HARVARD -- Harvard School Committee member Keith Cheveralls compiled a comprehensive report on The Bromfield House, which he presented to the School Committee during their Nov. 13 meeting.

The purpose of the report was to provide background information to assist the School Committee in its evaluation of the building with regard to the feasibility of continuing to use the house as office space for educational purposes.

According to Cheveralls, the building condition requires significant repairs totaling at least $443,250. He said that he decided to look at the assessed value of the property because, once the cost of repairs reaches beyond that value, "you are likely to be subject to certain rules and regulations to make that building accessible."

The assessors' assessment of the building's value is $441,300, and an unofficial assessment from an anonymous realtor indicates that the building could sell for perhaps $500,000, Cheveralls said.

"Those figures set the benchmark of the figures to be mindful of in terms of the accessibility requirements," he stated.

He added that the benchmark could be 30 to 50 percent, so there is not a lot of "wiggle room" before the accessibility requirements are triggered.

If the items in need of repair listed in the 2011 Galeota Associates report were fixed, he said, "it would not make it into a perfect building, but if we were to deal with those items for immediate safety and repair, we are looking at a total of $443,000 in expenditures, a hair over the current assessed value, which would mathematically trigger the requirement to retrofit the house to make it disabled accessible.


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In that case, the front porch steps would have to be rebuilt, the parking lot re-graded, interior doors and bathrooms changed, and more. Mindful of being at 100 percent of the assessed value, Cheveralls said he approached other vendors to see what upgrades it would take to meet that requirement, and the amount they came up with was $745,000

"I'm not recommending to spend $1.2 million on it, but that would be the amount if we did the repairs and triggered the ADA problem," he said. "It is a cumulative effect -- we can't do it a little at a time. I would not recommend that.

"My next step was to say what could we do rather than bring a report to the School Committee with a definitive course of action. This is not an immediate, 'the building is falling down, we have to do it.' This is a long-range plan."

The alternatives to consider, he said, are to do nothing, which he would not advise due to safety concerns, or to retain the building for the town, or to consider implementing minimal repairs.

Repairs may uncover more problems

"If we looked at what amount of the assessed value we could spend, it would be about $110,000 for immediate repairs, so we could begin some repairs. My concern with that approach is that with buildings of that age, you could likely find you are cascading one issue into another. You find more problems as you repair it. That could trigger the whole shooting match so to speak," Cheveralls continued.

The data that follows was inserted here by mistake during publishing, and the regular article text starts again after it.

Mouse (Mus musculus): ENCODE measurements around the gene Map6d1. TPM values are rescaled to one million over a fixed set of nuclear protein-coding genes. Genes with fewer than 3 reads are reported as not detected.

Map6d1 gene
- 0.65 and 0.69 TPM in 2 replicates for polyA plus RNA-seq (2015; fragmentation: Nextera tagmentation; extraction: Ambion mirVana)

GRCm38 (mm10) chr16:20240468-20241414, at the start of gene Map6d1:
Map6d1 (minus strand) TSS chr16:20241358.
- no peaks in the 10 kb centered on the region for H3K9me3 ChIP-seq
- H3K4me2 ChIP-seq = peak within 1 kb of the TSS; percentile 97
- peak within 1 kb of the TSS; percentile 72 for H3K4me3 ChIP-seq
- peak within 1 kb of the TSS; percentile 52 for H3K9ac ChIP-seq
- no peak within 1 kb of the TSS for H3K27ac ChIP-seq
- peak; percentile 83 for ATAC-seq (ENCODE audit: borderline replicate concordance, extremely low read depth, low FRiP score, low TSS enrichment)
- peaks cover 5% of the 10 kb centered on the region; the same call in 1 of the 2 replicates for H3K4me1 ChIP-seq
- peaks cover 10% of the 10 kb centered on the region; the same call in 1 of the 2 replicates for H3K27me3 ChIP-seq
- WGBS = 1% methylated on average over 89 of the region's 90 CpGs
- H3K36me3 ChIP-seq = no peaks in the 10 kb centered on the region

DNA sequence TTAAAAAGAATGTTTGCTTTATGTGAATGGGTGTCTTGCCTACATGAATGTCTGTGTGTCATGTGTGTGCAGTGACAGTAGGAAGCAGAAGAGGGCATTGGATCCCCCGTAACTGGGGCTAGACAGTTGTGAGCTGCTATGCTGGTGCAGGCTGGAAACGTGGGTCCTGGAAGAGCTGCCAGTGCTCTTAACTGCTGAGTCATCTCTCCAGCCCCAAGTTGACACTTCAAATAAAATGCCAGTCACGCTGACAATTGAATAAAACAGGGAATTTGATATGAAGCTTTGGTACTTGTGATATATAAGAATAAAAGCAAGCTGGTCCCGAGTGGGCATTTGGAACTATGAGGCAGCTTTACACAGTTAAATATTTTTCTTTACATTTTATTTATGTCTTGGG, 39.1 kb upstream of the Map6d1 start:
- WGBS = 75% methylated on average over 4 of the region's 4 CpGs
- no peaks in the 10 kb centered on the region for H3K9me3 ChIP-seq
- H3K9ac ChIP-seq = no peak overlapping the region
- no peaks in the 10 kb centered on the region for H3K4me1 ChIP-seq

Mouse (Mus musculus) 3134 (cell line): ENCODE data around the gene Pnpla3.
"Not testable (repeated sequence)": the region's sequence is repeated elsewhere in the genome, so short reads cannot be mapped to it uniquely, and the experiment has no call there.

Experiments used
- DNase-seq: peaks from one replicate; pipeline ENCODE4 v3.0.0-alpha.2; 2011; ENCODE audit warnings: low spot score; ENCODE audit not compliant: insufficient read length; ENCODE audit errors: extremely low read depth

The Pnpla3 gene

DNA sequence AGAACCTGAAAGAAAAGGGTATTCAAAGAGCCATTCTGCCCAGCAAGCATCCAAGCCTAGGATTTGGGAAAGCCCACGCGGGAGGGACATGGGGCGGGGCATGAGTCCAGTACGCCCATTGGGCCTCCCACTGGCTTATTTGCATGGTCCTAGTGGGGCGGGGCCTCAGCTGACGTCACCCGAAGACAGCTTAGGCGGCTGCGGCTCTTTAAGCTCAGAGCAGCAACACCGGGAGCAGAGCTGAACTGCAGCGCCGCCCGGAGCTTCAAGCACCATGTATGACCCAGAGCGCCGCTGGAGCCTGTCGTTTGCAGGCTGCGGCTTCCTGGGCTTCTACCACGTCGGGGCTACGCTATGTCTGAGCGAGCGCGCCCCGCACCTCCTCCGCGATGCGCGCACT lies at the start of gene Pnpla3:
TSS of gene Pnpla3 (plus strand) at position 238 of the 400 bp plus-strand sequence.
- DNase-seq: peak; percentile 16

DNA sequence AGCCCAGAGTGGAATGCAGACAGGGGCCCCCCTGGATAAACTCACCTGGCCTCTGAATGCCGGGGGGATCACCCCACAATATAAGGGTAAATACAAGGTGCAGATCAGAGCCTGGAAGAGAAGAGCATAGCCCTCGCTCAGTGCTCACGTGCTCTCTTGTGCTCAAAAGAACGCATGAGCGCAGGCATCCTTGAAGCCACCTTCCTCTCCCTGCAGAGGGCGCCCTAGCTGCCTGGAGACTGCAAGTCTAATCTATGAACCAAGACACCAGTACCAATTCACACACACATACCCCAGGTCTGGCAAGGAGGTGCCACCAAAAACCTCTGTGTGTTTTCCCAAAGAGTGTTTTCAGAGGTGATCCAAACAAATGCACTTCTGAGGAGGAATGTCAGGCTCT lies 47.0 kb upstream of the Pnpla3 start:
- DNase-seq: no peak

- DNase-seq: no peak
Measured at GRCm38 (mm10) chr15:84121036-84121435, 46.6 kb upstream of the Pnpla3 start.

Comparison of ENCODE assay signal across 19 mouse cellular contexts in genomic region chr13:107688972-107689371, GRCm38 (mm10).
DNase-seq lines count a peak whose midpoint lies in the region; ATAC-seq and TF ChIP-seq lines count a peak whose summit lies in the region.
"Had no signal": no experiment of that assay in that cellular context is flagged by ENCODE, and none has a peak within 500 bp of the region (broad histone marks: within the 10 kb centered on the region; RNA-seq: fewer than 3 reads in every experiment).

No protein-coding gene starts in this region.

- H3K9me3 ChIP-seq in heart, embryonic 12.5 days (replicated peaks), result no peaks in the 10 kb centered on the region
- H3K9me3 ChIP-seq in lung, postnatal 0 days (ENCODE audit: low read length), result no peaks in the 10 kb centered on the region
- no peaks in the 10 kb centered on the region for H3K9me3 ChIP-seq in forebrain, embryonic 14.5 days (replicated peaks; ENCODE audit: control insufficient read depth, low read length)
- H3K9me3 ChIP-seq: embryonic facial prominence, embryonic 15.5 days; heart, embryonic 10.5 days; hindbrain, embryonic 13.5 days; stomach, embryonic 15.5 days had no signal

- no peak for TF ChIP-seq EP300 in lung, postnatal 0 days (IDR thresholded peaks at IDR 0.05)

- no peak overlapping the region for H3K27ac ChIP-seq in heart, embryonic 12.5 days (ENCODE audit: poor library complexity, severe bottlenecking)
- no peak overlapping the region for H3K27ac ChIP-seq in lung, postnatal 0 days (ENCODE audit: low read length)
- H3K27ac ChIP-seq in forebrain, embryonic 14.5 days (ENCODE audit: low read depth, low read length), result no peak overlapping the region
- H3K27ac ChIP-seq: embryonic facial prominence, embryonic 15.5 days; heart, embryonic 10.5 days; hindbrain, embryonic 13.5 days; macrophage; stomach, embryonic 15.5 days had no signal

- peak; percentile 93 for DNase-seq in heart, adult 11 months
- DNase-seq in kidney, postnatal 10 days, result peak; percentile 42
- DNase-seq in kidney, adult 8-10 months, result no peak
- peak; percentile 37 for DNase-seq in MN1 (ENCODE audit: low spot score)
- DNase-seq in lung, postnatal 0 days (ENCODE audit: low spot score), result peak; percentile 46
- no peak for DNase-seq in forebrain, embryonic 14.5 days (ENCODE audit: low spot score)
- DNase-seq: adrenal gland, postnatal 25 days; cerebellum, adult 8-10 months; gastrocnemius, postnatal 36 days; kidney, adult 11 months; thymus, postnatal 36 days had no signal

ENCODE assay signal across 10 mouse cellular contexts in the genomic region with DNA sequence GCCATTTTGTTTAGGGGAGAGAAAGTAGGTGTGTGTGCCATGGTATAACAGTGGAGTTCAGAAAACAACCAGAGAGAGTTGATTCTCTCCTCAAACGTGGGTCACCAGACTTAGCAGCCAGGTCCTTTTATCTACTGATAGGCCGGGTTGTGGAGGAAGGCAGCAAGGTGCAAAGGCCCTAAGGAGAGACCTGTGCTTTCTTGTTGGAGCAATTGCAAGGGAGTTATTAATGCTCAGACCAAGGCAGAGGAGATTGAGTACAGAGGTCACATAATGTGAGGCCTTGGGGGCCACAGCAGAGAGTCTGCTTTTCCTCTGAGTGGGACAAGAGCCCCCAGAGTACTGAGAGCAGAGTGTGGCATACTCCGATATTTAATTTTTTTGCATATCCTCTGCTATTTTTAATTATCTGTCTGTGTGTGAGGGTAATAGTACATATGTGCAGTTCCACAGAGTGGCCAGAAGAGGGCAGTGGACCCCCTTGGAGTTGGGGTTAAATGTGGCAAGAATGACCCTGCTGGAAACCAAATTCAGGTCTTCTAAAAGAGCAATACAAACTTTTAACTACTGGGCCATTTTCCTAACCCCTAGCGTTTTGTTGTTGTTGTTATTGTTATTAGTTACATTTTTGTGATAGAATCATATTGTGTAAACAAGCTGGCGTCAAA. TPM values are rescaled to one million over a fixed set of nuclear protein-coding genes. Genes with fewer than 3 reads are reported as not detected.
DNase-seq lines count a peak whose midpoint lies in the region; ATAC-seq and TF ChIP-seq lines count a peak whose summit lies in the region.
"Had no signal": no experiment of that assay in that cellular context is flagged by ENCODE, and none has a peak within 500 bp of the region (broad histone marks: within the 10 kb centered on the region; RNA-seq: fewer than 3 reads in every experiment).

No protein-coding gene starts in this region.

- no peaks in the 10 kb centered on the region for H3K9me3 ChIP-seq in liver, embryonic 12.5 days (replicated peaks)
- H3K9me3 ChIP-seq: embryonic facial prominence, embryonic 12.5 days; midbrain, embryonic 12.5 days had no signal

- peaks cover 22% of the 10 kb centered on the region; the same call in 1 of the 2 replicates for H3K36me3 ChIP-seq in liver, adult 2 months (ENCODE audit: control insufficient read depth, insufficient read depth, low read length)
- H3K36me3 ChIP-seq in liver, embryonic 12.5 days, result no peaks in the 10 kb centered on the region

Another alternative would be to sell the building, the proceeds of which would be required to be used for educational purposes.

Cheveralls said the committee would need to carefully consider the cost versus benefits of continuing its ownership and stewardship of the Bromfield House in the context of some or all of the following: If a permanent alternative space is to be sought in other available municipal buildings; if alternative space is to be considered in existing school buildings; or, if as current owners and stewards of the building, the committee may wish to seek comment from stakeholders, such as the Bromfield Trustees and the community at large.

He concluded by saying that he hoped the information he provided would inform the committee to give some guidance by Nov. 28 because "the capital planning timeline is ticking. If we are to seek alternative accommodation either on a temporary or permanent basis, the time to have that potential difficult dialogue is now."

After some discussion, School Committee Chairwoman Mary Susan Redinger asked Cheveralls if he would pursue a discussion with the town hall, library, and Board of Health.

"I could, but we have to be mindful of the elephant in the room," he replied. "These will be very difficult conversations to have."

However, he said he would initiate those conversations and see if there is an emerging consensus on which the committee could base their next move. 

Alternative space considerations

"At best case scenario possible, if we do a feasibility study of HES and it means it won't cost a major amount for renovation and demolition, our decline in enrollment trend would suggest that two classrooms would become available," said Connelly.

"About 1,800 square feet is what we have now. So there is a possibility this issue could be solved for five to 10 years for much less money. That is all assuming the assessment of needs of the Bromfield House is such that it is not a potential long-range solution for us. If the feasibility study does not determine the (K) wing has to be demolished, it could be a less expensive solution."

He went on to say that if additional rooms were needed in the future, HES could use a couple of portable classrooms.

"If you buy five or more years and then the enrollment swings back, then you have to find 1,800 square feet, either as a small addition or two portables," he said.